The Fourth of July may be a literal independence day for Carnelle Scott and her two cousins. Carnelle intends to win the Miss Firecracker Contest, the annual beauty pageant in little Brookhaven, Miss., and leave town in "a blaze of crimson glory." Her cousin Elain is trying to liberate herself from her oppressively loving but attractively rich husband. And Elain's brother, Delmount, is divorcing himself from the legacy of the supposedly mean woman who raised all three of them, and overcome his weakness for the "elements of classical beauty" that has gotten him into a long series of ill-advised sexual entanglements.
Of course, this being a Southern Gothic family of well-intentioned maladroits, the struggle for independence will probably be a lost cause. But that doesn't mean we won't ooh and ah over a lot of comic fireworks along the way.
Beth Henley's The Miss Firecracker Contest, now playing at Live Theatre Workshop, initially comes off as little more than a broadly written, oddball-Southerner comedy. We don't realize until it's too late that Henley's sparks of hilarity are singeing us with hot little truths about how women shape their identities according to the perceptions of other people.
Case in point: the aptly named Carnelle, who has slept her way across town trying to prove to herself that she's pretty and valued. Now, at age 24, she has decided to put her reputation as "Miss Hot Tamale" and a case of syphilis behind her and earn the title of Miss Firecracker--public certification that she is beautiful and talented and respected.
The trouble is, she doesn't have the talent or the looks for it. At least that's the opinion of her loving but troubled cousins, who are certain that Carnelle is going to humiliate herself. Refreshingly, they don't seem concerned that Carnelle is going to taint the family honor; there's only one white sheep in this flock, and that's Elain, a former Miss Firecracker herself. A beauty who married well (that's the only option her mother allowed), Elain is now sick of her children and doting husband--much to the delight of brother Delmount. A ladies' man with a checkered past and spotty future, Delmount is desperate for relief from his aesthete's nightmares and his degrading work history. (Last job: scraping dead dogs off the road--hardly an ideal position for a man who thinks he has an eye for beauty.)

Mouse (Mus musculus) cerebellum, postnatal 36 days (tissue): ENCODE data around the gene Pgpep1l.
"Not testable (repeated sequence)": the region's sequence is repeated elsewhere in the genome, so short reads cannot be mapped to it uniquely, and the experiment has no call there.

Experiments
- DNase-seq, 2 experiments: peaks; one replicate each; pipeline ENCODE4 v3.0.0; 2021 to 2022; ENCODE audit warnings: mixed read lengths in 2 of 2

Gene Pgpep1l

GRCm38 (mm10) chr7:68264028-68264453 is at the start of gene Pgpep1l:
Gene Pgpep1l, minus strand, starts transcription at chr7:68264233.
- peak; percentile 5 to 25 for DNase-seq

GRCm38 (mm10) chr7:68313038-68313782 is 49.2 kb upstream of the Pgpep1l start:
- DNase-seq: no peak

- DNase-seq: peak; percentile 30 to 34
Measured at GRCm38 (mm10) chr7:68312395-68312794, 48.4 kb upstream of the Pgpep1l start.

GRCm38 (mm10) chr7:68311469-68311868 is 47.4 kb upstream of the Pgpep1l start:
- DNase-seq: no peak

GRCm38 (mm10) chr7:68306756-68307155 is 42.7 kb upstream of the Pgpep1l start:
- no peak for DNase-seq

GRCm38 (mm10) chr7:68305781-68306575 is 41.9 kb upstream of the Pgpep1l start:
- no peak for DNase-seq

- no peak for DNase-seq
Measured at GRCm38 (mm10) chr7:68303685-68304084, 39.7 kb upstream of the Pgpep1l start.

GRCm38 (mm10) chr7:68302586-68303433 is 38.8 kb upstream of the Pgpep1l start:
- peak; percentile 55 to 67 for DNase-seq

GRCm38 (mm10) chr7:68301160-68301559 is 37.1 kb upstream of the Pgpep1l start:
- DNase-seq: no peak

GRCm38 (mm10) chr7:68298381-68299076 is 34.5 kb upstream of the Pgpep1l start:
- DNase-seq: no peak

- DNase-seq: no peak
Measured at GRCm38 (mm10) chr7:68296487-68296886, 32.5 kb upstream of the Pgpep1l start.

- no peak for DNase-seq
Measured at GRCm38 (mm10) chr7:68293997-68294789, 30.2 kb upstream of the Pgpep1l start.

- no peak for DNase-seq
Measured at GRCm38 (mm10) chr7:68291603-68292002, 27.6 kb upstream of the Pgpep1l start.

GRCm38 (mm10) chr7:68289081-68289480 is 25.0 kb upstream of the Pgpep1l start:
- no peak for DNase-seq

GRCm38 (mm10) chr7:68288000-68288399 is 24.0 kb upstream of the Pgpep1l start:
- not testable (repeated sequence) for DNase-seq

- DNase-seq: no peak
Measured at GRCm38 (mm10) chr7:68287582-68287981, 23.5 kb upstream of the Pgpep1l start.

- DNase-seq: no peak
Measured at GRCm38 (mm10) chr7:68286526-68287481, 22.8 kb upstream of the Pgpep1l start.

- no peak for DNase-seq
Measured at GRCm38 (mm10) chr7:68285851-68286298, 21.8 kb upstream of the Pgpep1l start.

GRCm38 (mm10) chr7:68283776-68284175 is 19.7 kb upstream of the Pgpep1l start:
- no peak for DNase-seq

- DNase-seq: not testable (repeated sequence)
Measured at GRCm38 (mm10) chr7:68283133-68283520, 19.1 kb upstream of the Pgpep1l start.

As directed by Jeremy Thompson, Missie Hinske and Cliff Madison as Elain and Delmount expertly walk the fine line between characterization and caricature. Hinske's Elain is self-centered but not cruel, and Madison's Delmount is befuddled by his own dissolution, completely at a loss to express how deeply he cares for the people around him. Similarly, Larry Fuller and Koryie Harvey bring unexpected solidity and nuance to smaller, potentially silly roles in the play's second half.
But it's Holli Thenhaus as Carnelle who sets off the real fireworks in this production. This is a character who lacks either guile or self-control, and every oversized emotion not only bursts through Thenhaus' voice but explodes across her face and body. Thenhaus may not be subtle, but neither is she simplistic. As in her scene-stealing turn as one of the Pigeon sisters in The Odd Couple last summer, Thenhaus uses giddy exuberance to barely disguise her character's underlying anxiety and self-doubt.
Consider how desperate Carnelle seems to impress Popeye, a near-sighted, gawky backwoods seamstress who's come to sew Carnelle's contest costume. Carnelle needs approval even from someone as apparently powerless as Popeye--who, it turns out, thanks largely to Dana Armstrong's forthright performance, has more backbone than we initially suspect.
If there's a flaw in this production, other than the telephone that refused to ring on cue during last Sunday's matinee, it's that Thenhaus and Armstrong are far too attractive to play plain women. Armstrong's geeky glasses and Thenhaus' elastic facial expressions manage to suggest something other than classic beauty, but the effect still requires a certain suspension of disbelief. Perhaps this just supports Henley's message that certain women allow other people to define them, regardless of their inherent qualities.
At any rate, Thenhaus makes it clear in other ways why Carnelle is a long shot as Miss Firecracker; the moves she works up for the talent show are a mess of stomping and flailing that's supposed to pass as a tap dancing-cheerleading routine. Yet Carnelle tries so hard, and Thenhaus throws herself so fully into the physicality of it all, that we're almost persuaded that Carnelle is good through sheer brute force.
For her part, playwright Henley doesn't need force to put her point across. Indeed, in the end Carnelle isn't even able to articulate the lesson she and the rest of us are supposed to have learned. The message is there if we want it; otherwise, Henley and Live Theatre Workshop offer a show that distracts us with a fireworks display's full complement of color, excitement and noise.